It seems like news moves at hyperspeed these days, and news about Hawaii reopening is no different. Yesterday we learned that another island destination, The Bahamas, has reversed direction suddenly. What could that mean for Hawaii’s plans to reopen, still tentatively set for September 1? At a news conference yesterday, Governor Ige indicated he may delay reopening due to a spike in cases here in Hawaii. And perhaps for other reasons indicated below.
The Bahamas, whose population is about 1/4 the size of Hawaii, now has 679 cases.
Their Prime Minister Hubert Minnis said yesterday the country will be in a complete lockdown for the next two weeks, as a result of their resources being “Increasingly stretched due to a dramatic rise in infections and hospitalizations. “Our ICU beds are at capacity and non-critical care beds are approaching capacity… We can and we will rebuild our economy and our society. But what we cannot do is bring people’s life back. We can rebuild, but we cannot recreate new life.”
As you’ll recall, The Bahamas reopened on July 1 to international travelers, after which their cases exploded due to increased gatherings and residents returning from hotspots like Florida. The country last month banned visitors from the United States due to an increase in cases. The Bahamas previously had lockdown periods between March and June.
Under the latest policy there, anyone traveling to The Bahamas must quarantine at their own expense, in a government facility for 14 days, and then have a negative COVID-19 test before they can leave. Interesting situation, and one that some had proposed here in Hawaii.
The new lockdown takes effect later today. Their measures include limiting funerals to five, and the only businesses open are food, water, take-out pharmacies, banks, and gas stations, which will be open only limited hours three days a week.
The Bahamas had a sort of travel bubble.
Prior to this lockdown, travel exemptions were in effect for visitors from the United Kingdom, European Union, and Canada who have tested negative. So the idea of a Hawaii travel bubble or any travel bubble may not be feasible after all. Remember too that Hawaii had proposed that Australia be part of a bubble, in addition to Japan and New Zealand, which was before the recent spike in cases in Victoria.
Hawaii reopening still “tentatively” scheduled for September 1.
Travel update pending. We still expect to learn in the next two weeks if the state will reopen to tourism starting September 1, without a 14-day quarantine for those who pre-test. That date was last pushed back from August 1. There are multiple factors that now make that plan seem highly unlikely:
○ A reliable and timely pre-travel testing program the state had promised has never happened.
○ There is a lack of local testing ability here in Hawaii for the foreseeable future.
○ The state has no plans for on-arrival visitor testing.
○ There is a clear inability to track visitors/contacts. Even now with very limited flights and visitors, the state is simply unable to keep track of visitors who skirt the openly skirt the quarantine requirements and then write about it in social media.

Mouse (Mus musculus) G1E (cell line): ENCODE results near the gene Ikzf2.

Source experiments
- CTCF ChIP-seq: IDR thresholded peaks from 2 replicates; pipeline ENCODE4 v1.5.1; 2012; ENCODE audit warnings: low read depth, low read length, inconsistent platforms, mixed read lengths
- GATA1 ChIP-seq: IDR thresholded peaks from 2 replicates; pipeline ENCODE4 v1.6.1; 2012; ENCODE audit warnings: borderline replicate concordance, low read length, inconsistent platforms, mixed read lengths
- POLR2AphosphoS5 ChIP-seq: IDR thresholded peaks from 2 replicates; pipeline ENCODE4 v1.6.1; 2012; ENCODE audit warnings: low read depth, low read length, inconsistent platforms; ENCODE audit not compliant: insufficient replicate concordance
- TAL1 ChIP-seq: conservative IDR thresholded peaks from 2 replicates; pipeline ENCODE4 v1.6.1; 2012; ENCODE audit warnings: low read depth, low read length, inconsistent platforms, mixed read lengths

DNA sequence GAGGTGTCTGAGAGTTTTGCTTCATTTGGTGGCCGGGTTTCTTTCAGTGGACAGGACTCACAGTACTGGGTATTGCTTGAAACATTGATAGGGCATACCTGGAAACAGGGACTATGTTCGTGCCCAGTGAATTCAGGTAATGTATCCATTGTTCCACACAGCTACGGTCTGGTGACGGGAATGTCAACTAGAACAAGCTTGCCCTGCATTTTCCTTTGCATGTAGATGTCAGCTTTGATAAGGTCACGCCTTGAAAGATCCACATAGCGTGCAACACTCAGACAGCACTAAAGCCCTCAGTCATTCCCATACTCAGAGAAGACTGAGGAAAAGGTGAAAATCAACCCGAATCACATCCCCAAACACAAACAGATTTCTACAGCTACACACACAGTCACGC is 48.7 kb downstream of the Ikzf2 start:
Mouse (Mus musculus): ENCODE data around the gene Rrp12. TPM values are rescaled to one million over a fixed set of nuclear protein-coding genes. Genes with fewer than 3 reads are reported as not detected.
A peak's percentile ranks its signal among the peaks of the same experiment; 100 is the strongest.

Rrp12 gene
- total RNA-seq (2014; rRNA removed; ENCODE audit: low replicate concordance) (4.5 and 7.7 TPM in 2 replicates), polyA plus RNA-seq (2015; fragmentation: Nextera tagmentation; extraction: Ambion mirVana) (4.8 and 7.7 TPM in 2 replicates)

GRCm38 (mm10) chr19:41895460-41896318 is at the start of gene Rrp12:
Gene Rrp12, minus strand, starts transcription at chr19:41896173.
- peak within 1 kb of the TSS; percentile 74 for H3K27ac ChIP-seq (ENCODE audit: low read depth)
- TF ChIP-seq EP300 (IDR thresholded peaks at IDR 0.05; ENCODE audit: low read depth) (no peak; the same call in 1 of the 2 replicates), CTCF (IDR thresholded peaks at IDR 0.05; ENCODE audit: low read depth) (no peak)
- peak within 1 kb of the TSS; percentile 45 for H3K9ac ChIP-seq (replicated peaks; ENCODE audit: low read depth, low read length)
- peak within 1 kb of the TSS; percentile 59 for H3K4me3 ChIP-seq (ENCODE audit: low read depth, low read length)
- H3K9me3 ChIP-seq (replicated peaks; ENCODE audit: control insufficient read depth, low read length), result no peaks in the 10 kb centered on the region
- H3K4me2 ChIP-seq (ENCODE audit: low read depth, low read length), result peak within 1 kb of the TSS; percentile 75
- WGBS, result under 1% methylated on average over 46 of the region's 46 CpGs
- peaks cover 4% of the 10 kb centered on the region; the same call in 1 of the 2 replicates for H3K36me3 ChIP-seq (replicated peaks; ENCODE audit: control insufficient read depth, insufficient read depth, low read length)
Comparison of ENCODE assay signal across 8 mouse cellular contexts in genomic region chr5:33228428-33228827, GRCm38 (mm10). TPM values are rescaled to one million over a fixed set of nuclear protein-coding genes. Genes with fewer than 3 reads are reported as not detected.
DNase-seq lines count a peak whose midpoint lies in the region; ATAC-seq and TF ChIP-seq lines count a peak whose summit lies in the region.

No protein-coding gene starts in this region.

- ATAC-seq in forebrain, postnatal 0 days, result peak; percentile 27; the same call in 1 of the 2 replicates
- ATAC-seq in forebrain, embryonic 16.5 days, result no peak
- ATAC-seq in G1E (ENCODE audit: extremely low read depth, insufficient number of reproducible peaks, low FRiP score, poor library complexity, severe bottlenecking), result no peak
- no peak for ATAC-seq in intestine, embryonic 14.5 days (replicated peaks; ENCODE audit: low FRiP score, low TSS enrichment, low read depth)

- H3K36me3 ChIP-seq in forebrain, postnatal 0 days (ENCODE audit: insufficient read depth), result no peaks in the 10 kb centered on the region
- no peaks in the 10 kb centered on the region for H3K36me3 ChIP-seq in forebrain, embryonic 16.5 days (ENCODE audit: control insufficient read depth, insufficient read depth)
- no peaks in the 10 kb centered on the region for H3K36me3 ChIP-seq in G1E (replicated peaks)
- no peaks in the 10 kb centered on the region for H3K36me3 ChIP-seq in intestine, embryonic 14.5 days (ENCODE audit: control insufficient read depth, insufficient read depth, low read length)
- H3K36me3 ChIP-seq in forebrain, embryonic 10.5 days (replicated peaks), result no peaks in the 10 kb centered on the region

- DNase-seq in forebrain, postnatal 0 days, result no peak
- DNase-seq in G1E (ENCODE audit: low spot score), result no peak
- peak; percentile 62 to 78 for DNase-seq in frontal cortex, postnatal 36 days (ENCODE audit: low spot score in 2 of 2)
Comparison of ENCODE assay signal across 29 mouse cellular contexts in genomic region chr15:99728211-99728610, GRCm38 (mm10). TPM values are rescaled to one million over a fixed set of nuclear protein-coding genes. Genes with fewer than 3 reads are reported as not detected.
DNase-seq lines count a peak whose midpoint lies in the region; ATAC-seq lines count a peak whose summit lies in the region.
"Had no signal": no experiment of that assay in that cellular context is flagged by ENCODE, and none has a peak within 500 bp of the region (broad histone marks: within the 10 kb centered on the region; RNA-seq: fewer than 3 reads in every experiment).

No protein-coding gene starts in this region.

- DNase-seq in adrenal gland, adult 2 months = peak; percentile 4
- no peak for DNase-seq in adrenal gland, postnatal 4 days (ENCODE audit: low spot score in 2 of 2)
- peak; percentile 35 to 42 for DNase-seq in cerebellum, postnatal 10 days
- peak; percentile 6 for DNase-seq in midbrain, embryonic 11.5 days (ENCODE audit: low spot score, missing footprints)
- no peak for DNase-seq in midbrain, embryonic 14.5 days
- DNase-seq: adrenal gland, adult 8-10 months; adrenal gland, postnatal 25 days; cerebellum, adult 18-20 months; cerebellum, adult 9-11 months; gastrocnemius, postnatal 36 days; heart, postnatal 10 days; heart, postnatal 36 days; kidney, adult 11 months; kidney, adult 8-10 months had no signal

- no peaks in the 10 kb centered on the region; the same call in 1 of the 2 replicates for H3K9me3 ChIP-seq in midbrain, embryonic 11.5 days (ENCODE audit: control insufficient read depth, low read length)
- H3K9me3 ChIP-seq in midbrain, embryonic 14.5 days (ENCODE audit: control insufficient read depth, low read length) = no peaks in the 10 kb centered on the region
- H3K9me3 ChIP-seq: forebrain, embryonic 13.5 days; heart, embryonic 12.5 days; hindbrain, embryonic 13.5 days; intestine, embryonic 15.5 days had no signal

The plan, however, remains thus far unchanged. It is set to allow travelers to forego quarantine if they test negative 72 hours before leaving for Hawaii. Governor Ige has said repeatedly, however, the state is simply not ready. “This decision comes after much, much discussion… This was not an easy decision to make. It really was a choice between two difficult options.”
Hawaii faces an economic crisis of unprecedented proportions with its largest industry and economy-driver veritably closed down.
Visitors and locals skirting regulations continues.
It is still widely reported that visitors have found convenient loopholes to Hawaii’s current quarantine. That includes buying separate interisland tickets after which they are no longer considered to be in quarantine. Former news reporter Angela Keen said, “Once you’re on a neighbor island flight, you’re not a tourist anymore, you’re a resident, and you’re treated as a resident, they’re not checking if you’ve quarantined.” Some visitors have reportedly posted this behavior on social media following their “quarantine” vacations.”
Limiting group size, wearing masks, physical distancing, and other desired behaviors are not being adhered to by locals. There were 207 new cases reported in Hawaii just yesterday, with the majority being on Oahu.
Puerto Rico also halts reopening plans.
Puerto Rico started welcoming tourists again on July 15, but is now recommending “essential travel” only. That plan is set to be in effect indefinitely. Their official visitor website says, “Puerto Rico is encouraging only essential travel at this time and has postponed its official inbound tourism reopening to safeguard visitors and residents.” To date, the island has had over 12,000 C0VID cases and 180 deaths.
Also, at this time their clubs, attractions, gyms, theaters, bars, etc. will remain closed, while other businesses remain open and operating at 50% of normal capacity. Beaches are open on a limited basis for individual sports and exercise, a nighttime curfew remains in effect, and masks are mandatory in public.